My Experience Hiking Preparation Guide

anu_smart

Content Writer
Hiking Preparation Guide


25.jpg



Only Choose Trails That You'll Be Able To Comfortably Handle

A lot of beginner hikers make the mistake of "biting off more than they can chew". Novice hikers can get their hopes up to tackle a trail that's designed for intermediates/experts, and then be disappointed when they have to turn back because it's too difficult.

And it's not only their pride that's at risk. Certain trails designed for expert hikers can require climbing gear and other accessories most hikers don't carry. If a beginner hiker tries to traverse these trails, he or she can encounter an injury, become stranded, or even worse!

Air on the side of caution. If you know you're a novice hiker, then use your available hiking time to build up REAL hiking skills, and leave any notion of "false confidence" behind.

Bring A Hiking Companion For Added Safety

Not only do hiking companions make hiking more enjoyable by giving you someone to talk to, they also give you the added benefit of safety. If you and a companion hit the trail, and one of you ends up sustaining an injury that prevents walking ability, then the proper emergency services can be called.

Believe it or not, there have been times where someone gets stranded deep on a trail, and they become stranded! Having more than one person reduces the chances that this will happen.

Also, wildlife is a bit of a danger when in the great outdoors hiking. If you've got a large group of hikers, the loud noise from your group is often enough to scare away large animals. Otherwise, you run the chance of being "singled out" if you choose to hike alone.

Appropriate Gear To Take With You

Footwear - Trail shoes are great as a footwear choice for light trails, or when you don't plan on spending a lot of time hiking for the day. Hiking shoes, ones specifically designed for all day hiking/multi-day excursions, are more appropriate for long adventures.

Map/Compass/GPS - Being able to pinpoint your exact location, as well as know the direction you're heading in, is crucial to outdoor survival. Also, having a detailed map of the area you're hiking can show you how far along the trail you are, as well as point out any landmarks/point of interest to be on the lookout for.

Extra Water And Purification Equipment - Having water in the great outdoors is definitely a necessity. Should you run out of water, or decide to go a few extra miles near a water source, having water purification equipment keeps you safe from any contaminants in the water.

Rain Gear / Dry Clothing - A sporadic rain storm can happen at any time. Having suitable rain gear to keep you protected from the elements is great. Also, a hat can help to keep your face and hair dry if a storm should happen.

Flashlight, Whistle, And Firestarter - Having a way to start a fire is crucial to outdoor survival. Also, a whistle can help to scare away wild animals and alert anyone in the area that you're in trouble. A quality flashlight/headlamp can provide you with the light you need to keep walking and read a map if you need to during night time hours.

First Aid Kit And Multi-Purpose Tool - Knives are very useful for hiking excursions because they allow you to cut bandages, remove painful splinters, and perform repairs on your gear.
Your first aid kit is there to ensure you can properly dress and disinfect any cuts you sustain.

Backpack - You're backpack allows you to carry all your gear and pack anything extra you want to take along. It's best to purchase a backpack that's big enough to handle any situation, and built well enough to weather the elements without wearing down and breaking.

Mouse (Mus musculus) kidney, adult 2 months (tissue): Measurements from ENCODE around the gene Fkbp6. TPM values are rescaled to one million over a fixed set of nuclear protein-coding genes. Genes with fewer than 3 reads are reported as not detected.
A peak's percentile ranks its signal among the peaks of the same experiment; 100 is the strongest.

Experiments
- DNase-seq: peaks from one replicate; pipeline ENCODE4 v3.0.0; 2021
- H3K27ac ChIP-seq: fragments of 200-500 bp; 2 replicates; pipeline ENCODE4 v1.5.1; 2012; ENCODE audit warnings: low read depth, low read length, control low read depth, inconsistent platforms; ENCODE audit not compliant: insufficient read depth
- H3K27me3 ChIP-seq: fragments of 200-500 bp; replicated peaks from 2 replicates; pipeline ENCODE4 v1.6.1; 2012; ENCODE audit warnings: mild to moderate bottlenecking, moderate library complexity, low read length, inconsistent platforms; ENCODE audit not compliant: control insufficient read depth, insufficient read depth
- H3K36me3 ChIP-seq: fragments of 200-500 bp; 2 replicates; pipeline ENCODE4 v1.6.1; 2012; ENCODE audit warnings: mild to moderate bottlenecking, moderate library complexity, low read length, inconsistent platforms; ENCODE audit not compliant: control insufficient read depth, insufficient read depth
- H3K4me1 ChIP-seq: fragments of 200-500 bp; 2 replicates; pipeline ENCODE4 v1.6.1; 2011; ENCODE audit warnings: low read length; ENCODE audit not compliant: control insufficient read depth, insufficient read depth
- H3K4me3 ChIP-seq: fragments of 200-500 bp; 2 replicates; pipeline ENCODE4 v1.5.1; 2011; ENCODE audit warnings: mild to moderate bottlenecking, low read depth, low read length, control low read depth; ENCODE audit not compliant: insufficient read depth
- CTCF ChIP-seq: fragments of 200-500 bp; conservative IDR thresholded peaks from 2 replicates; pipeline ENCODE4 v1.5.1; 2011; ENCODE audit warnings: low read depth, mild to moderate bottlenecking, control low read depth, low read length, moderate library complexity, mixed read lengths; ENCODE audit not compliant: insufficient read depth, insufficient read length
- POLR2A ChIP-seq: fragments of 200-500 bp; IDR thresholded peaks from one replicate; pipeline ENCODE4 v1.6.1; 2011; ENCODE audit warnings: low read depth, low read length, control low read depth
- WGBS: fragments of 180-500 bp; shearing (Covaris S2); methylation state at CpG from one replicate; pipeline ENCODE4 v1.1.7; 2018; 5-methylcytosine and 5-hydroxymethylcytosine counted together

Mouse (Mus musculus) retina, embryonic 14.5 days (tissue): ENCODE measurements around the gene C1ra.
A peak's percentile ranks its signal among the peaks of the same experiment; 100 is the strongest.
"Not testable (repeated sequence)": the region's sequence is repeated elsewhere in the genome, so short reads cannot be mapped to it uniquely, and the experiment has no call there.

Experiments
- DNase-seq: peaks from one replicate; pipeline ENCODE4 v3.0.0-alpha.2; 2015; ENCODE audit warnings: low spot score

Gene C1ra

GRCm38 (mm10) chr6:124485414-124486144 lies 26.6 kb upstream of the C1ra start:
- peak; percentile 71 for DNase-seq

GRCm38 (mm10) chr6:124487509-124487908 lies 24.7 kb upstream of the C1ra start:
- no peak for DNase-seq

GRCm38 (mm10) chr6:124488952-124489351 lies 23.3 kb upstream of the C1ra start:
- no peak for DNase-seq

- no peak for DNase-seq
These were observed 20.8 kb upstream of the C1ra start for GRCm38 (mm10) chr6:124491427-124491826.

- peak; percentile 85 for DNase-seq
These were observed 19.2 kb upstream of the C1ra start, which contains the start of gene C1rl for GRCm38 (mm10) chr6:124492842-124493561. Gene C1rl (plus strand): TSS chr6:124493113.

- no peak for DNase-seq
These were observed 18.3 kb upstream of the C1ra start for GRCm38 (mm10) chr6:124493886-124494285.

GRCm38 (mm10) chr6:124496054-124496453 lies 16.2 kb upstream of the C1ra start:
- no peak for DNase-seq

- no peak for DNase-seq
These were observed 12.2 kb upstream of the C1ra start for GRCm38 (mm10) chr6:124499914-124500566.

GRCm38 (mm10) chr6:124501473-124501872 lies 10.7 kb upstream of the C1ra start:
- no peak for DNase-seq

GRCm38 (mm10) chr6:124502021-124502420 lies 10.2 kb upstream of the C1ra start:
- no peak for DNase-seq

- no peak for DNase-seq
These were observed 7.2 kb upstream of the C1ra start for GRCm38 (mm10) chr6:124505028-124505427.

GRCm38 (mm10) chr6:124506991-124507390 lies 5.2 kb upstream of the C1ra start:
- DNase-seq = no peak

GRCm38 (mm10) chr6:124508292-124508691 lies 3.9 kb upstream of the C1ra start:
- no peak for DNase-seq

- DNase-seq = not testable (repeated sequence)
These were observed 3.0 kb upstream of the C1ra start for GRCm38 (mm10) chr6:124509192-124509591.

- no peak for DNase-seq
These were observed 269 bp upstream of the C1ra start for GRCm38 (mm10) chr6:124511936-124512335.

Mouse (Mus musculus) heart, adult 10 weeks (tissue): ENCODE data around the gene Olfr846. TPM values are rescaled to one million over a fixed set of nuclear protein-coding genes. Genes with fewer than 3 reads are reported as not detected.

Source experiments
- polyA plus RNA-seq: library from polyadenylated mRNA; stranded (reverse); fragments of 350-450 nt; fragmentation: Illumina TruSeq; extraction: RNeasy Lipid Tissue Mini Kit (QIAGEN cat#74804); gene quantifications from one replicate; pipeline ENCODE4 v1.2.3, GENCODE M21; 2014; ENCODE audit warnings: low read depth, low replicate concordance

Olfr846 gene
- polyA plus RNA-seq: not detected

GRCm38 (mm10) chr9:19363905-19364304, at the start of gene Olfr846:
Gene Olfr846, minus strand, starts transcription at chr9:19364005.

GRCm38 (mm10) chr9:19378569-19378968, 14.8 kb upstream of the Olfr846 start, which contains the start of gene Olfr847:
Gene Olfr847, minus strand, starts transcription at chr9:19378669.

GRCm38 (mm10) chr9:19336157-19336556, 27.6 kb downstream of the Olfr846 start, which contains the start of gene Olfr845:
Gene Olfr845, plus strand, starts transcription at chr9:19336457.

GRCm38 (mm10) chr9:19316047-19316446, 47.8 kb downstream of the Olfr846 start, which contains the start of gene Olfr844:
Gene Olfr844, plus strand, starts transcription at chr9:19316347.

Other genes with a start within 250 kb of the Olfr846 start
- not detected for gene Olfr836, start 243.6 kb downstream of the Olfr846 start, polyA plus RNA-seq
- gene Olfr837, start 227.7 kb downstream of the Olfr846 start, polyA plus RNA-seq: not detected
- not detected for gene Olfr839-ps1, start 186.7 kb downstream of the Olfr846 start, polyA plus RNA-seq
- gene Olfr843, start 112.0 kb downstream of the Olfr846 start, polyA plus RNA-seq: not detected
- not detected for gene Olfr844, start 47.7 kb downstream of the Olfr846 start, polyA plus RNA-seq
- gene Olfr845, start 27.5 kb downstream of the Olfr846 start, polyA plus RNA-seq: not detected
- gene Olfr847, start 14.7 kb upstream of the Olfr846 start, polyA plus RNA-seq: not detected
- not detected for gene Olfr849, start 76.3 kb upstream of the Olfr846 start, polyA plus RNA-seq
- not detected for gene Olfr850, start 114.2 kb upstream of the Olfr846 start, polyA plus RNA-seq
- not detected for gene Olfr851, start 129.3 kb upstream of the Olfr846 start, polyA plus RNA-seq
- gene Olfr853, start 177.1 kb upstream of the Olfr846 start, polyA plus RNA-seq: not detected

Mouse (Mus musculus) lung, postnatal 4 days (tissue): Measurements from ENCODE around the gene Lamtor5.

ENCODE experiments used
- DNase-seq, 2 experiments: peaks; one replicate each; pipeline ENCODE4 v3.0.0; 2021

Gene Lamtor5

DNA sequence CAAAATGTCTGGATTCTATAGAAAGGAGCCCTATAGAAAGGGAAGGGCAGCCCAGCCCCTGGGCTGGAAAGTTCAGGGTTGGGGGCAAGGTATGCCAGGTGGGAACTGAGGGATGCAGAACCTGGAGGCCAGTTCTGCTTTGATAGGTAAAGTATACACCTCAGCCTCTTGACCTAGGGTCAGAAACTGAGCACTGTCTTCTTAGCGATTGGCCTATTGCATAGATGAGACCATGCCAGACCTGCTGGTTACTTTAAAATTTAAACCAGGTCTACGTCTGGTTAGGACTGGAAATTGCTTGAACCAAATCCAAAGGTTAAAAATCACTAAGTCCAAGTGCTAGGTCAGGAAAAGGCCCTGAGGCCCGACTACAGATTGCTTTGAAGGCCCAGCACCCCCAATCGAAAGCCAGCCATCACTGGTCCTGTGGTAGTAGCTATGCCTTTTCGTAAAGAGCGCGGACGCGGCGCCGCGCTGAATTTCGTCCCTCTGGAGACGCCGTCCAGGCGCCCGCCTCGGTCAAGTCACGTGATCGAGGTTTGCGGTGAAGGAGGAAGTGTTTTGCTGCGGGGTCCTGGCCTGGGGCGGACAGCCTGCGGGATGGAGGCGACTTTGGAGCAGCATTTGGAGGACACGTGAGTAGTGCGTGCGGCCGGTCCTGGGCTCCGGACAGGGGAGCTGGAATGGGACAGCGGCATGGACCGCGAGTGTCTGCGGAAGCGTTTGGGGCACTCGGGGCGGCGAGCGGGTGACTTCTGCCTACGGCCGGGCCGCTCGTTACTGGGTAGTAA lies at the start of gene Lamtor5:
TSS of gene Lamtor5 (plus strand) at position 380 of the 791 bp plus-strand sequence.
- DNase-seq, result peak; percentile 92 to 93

A Few Things To Not Do When Out Hiking
DON'T Push Yourself Too Hard - Many beginner hikers make this mistake. They'll set out to get a huge amount of exercise, not realize that they've exceeded their physical limitations, and get into a whole lot of trouble in the process.

If you're a beginner hiker, start simple and very small. See how your body feels traversing a very easy trail, and then gradually work your way up to larger trails. There's nothing worse than losing your love for hiking because of too many bad experiences, but even more so, the panic and feeling of being stranded is something no one should ever have to go through.

DON'T Rely On Your Cellphone - Often times, when deep on a trail out in the countryside or in a national park, your cell phone won't have the signal it needs to make your calls. Instead, train yourself to rely on maps and your own navigational abilities to find your way.

DON'T Underestimate The Power Of Nature - Nature was designed to be a competitive place where only the strong survive. If you decide to take on "Mother Earth", and you're underestimating wild survival, then you're making a dangerous mistake.

Look at outdoor trail hiking like this: If it COULD happen, it MIGHT happen. Plan for the worst and ensure that you've covered all aspects of possibility.

Rain storms happen, and often without warning. A flash flood could happen in dirt filled areas. Snow storms can happen that make the ground slippery and dangerous. Things like that.
Just be sure you're prepared to the FULLEST, and your hiking excursions should work out just fine.
 

ipol12

Yellow Belt
I had tried hiking before but I haven't prepared all the things that I should. I do hope the next time I will go out for hiking, I will follow what's written in here.
 

Renren

Well-Known Member
I tried hiking for a day and I managed to return back to the start point. When I was in the middle of the forest, I was a little bit scared because I am not familiar with the trail and I was left behind by my group. Luckily I brought a map with me and figured out how to go back to the start point and when I was already there my friends and worried about me, but I told them that I'm okay and I just followed the map.
 
Top